Fly Fishing Knots: Knot a Problem

Fly Fishing Knots: Knot a Problem

Photo: David Seigfried

Fly Fishing knots don't have to be a roadblock on your way to fly-fishing Nirvana. Don't be put off by 100-page knot books or long lists of knot illustrations and videos on-line. You don't need to know all those knots.

You only need to know a few basic knots to get started fly fishing in fresh water. Practice them at home before you go fishing so you don't find yourself wondering how to tie on a tippet just as the trout begin to rise and the sunlight starts to fade.

When you are comfortable with the basic knots, you can add more knots to your repertoire — knots that serve specific, specialized purposes such as a loop knot to allow your fly to move more freely in the water; the George Harvey knot for hooks with downturned eyes; or special saltwater knots for heavy monofilament.

Right now, you just need to know how to attach your fly (fisherman's knot), how to connect two pieces of monofilament so you can add a tippet section to the end of your leader (blood knot), and how to tie a tube nail knot to attach a leader to your fly line in the event your fly line does not have a looped end. It's also helpful to know how to join two loops together.

Strong knots. When fly fishers talk about strong knots they are mostly referring to the final knot connecting the fly to the tippet. This is where strength is most critical because the diameter of the line is at its thinnest.

The most popular knot to attach the fly to tippet is the improved clinch knot. Although it is an easy knot to tie, and many fish have been caught with it, the improved clinch knot is weaker than many other knots. The fisherman's knot is stronger and works to connect any fly to the tippet.

Knot Tips

Lubricate the knot with saliva or fly floatant before you pull it snug. George Anderson — owner of George Anderson's Yellowstone Angler in Livingston, Montana — uses lip balm before he ties two monofilament sections together. He forms the knot, then uses his lips to lubricate the monofilament before he pulls it tight.

If you pull a knot tight and there are curls, abrasions, or other deformities in the monofilament caused by the heat and friction of closing the knot, you should cut it off and try again.

Deformities show you that the monofilament has been significantly weakened, and although the knot itself may not break, the line will break where you have damaged it.

Pull the knot snug and make sure it is seated and tightened correctly. Most knots require you to hold the tag end so it doesn't slide out when you tighten the knot.

Clip the tag end of the monofilament only after the knot is completely tightened and seated correctly. Clip it short and neat, but do not clip it so close to the knot that the tag can slip through completely, or so close that you risk nipping the knot itself. It's okay to leave a short tag no longer than the diameter of the hook eye, and your knot is probably stronger as a result.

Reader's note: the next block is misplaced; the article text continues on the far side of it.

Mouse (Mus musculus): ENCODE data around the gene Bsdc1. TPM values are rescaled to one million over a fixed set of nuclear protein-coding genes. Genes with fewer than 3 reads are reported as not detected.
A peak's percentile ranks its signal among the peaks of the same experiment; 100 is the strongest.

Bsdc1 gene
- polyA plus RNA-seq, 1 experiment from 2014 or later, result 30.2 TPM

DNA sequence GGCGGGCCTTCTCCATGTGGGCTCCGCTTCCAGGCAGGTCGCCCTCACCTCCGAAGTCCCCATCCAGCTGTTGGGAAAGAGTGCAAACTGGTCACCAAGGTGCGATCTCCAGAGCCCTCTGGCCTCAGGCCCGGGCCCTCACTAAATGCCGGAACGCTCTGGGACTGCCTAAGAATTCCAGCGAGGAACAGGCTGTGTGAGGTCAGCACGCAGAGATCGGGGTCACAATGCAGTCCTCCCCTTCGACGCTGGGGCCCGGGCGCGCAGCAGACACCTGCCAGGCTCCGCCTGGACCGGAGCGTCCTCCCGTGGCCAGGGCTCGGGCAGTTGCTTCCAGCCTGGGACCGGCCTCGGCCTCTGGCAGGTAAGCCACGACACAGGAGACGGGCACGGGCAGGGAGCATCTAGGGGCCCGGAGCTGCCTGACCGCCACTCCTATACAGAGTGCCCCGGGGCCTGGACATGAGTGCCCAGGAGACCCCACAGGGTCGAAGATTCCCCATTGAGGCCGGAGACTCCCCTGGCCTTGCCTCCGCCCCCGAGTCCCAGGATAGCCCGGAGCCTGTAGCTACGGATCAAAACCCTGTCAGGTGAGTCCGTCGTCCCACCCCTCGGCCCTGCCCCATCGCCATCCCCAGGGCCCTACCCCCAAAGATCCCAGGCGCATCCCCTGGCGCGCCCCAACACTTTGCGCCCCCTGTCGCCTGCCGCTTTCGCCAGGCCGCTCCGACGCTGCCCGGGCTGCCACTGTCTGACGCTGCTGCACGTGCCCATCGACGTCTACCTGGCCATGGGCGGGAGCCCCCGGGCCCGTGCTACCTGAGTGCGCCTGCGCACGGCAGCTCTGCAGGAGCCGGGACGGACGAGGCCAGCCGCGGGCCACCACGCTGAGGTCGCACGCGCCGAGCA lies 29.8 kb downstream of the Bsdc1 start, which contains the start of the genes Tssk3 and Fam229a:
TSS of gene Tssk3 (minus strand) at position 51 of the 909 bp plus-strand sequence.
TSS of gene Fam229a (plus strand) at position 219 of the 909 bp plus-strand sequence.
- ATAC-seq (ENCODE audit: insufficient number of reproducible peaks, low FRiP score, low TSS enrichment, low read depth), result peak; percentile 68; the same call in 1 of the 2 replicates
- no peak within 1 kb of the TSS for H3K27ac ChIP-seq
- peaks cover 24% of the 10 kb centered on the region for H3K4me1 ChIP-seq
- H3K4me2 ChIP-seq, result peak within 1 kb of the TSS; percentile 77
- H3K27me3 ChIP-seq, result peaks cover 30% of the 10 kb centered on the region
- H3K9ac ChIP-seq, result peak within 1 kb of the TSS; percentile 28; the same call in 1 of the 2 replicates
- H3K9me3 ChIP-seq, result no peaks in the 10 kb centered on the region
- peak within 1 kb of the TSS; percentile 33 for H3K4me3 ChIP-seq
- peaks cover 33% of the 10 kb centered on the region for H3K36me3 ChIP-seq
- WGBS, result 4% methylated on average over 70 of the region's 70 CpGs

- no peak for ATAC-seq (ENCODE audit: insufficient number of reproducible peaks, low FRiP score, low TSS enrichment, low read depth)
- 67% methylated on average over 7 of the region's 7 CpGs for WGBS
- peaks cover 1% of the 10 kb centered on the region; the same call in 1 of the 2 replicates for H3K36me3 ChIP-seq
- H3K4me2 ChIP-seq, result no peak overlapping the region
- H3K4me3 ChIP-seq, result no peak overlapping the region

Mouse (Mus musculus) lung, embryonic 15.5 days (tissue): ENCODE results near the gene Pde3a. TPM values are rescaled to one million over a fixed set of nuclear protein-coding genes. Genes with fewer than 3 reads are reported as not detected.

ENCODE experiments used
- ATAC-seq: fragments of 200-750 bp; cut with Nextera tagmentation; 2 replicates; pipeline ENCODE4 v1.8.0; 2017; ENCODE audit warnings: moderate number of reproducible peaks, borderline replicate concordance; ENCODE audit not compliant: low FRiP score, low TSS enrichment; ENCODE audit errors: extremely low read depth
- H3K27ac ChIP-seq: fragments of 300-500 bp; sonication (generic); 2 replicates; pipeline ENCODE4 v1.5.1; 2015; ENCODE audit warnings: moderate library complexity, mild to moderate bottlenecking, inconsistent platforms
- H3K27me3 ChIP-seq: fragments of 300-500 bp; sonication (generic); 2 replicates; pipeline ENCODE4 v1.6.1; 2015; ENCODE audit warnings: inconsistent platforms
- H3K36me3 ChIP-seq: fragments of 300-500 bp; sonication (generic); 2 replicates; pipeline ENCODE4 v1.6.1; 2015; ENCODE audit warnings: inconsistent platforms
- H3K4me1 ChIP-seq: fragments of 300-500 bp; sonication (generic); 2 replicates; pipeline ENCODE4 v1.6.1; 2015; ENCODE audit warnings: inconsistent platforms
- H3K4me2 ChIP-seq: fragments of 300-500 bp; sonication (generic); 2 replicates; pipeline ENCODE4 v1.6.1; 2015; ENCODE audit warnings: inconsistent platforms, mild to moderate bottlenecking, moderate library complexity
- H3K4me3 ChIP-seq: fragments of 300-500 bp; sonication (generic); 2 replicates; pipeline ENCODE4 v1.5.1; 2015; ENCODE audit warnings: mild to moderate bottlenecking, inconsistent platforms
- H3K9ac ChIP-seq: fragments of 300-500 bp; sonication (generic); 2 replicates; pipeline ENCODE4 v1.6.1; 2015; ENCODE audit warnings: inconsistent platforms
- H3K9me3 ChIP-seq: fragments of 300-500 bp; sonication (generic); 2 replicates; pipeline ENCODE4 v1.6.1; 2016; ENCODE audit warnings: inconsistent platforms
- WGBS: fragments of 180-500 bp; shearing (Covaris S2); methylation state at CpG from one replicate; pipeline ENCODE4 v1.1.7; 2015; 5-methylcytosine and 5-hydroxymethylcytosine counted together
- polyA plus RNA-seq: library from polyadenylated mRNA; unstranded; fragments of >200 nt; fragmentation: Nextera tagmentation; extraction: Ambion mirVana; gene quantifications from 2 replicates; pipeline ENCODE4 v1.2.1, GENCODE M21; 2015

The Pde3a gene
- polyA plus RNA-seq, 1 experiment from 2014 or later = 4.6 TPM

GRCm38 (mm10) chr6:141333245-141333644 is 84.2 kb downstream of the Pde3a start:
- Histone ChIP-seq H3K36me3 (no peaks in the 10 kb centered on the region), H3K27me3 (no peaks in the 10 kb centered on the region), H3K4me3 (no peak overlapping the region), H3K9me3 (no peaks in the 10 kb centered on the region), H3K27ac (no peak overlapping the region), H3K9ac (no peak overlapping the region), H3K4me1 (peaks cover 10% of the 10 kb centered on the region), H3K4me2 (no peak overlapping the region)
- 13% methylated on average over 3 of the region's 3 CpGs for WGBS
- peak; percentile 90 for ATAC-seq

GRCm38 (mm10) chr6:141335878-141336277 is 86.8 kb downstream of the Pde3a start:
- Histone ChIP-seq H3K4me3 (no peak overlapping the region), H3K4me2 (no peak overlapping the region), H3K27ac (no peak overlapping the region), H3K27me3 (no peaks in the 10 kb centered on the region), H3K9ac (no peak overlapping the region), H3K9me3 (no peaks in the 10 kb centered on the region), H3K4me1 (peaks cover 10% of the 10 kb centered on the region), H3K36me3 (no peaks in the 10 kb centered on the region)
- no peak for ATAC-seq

Tie a new knot after you catch a large or toothy fish, snag trees on the backcast, or drag your line on the bottom. Inspect your entire leader regularly for nicks and abrasions. If you don't, you may regret it when you lose the fish of a lifetime. You should always be thinking that the next fish could be "the one" and prepare accordingly.

Recommended for You

Fly Tying

Tying the Kamikaze Sculpin

Charlie Craven

The Kamikaze Sculpin is easy to tie, versatile, and smartly designed to get the job done.


Fly Fisherman Magazine Documentary Recognized by Outdoor Writers Association of America

Fly Fisherman - June 24, 2019

Fly Fisherman's documentary "One Path" was recognized with two awards.


Fly Fishing Community Stunned by Twin Slayings on Belize Saltwater Flat

Fly Fisherman Online Staff - June 27, 2019

The fly fishing communities in the U.S. and Belize are mourning after twin slayings that...

See More Recommendations

Popular Videos

Breaking the Surface

Attack of the Bass continues as Breaking the Surface attacks bass with fly and lure 12:30pm ET Sunday, April 17th.

Black Beauty

Master fly tier Charlie Craven discuss the tools and materials needed to tie the Black Beauty.

Casting Backhand in Tight Quarters

A backhand cast is when you use your backcast to deliver the fly.

See more Popular Videos

Trending Stories

United States

American River California

MIchael Wier - March 23, 2017

American River California

Fly Tying

Best Panfish Flies

Skip Morris - October 17, 2016

Best Panfish Flies


The 15 Best Carp Flies

Jay Zimmerman - September 27, 2016

As you explore your home water, keep in mind what they are are eating to select the best carp...

See More Stories

More Learn

Fly Tying

Tying Grillos's User Friendly

Charlie Craven - December 19, 2018

Trout can't resist it, and it's easy to keep it floating.


Tips for Fishing an Ant Fall

Jim McLennan - August 09, 2018

Ants are everywhere, they're around all summer and fall, and if you haven't heard the news,...

Fly Tying

Tying the Strong Arm Merkin

David W. Skok - July 09, 2019

Here are step-by-step instructions for tying the Strong Arm Merkin fly.

See More Learn

GET THE MAGAZINE Subscribe & Save

Temporary Price Reduction.


Give a Gift   |   Subscriber Services


GET THE NEWSLETTER Join the List and Never Miss a Thing.